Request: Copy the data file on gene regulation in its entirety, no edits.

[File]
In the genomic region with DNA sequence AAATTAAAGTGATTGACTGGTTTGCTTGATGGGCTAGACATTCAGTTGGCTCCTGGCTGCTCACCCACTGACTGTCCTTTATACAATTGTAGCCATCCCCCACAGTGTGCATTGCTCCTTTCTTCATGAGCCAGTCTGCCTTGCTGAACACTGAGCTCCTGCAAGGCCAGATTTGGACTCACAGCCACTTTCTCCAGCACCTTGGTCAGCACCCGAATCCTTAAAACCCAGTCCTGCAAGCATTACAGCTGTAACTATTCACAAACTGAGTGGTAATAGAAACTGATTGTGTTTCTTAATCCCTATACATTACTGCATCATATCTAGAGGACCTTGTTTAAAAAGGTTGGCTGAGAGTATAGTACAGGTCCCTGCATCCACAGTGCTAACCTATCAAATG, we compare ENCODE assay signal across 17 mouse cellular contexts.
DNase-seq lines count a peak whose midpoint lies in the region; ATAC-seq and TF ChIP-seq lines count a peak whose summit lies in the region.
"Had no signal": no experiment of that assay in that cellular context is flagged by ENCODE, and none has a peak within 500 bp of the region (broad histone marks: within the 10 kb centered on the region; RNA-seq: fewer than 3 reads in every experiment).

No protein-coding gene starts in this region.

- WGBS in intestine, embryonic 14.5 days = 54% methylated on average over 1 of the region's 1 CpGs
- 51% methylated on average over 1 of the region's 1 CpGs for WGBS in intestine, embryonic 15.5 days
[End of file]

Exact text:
In the genomic region with DNA sequence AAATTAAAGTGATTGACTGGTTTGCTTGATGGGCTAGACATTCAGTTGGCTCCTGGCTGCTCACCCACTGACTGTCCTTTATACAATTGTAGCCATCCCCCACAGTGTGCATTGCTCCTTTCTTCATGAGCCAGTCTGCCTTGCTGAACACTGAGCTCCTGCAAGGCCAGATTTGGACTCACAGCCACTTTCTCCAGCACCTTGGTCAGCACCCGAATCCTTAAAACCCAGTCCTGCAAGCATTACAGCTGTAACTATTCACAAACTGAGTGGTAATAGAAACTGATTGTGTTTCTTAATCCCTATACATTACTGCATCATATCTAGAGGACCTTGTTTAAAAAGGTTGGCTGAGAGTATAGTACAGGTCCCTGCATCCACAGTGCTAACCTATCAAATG, we compare ENCODE assay signal across 17 mouse cellular contexts.
DNase-seq lines count a peak whose midpoint lies in the region; ATAC-seq and TF ChIP-seq lines count a peak whose summit lies in the region.
"Had no signal": no experiment of that assay in that cellular context is flagged by ENCODE, and none has a peak within 500 bp of the region (broad histone marks: within the 10 kb centered on the region; RNA-seq: fewer than 3 reads in every experiment).

No protein-coding gene starts in this region.

- WGBS in intestine, embryonic 14.5 days = 54% methylated on average over 1 of the region's 1 CpGs
- 51% methylated on average over 1 of the region's 1 CpGs for WGBS in intestine, embryonic 15.5 days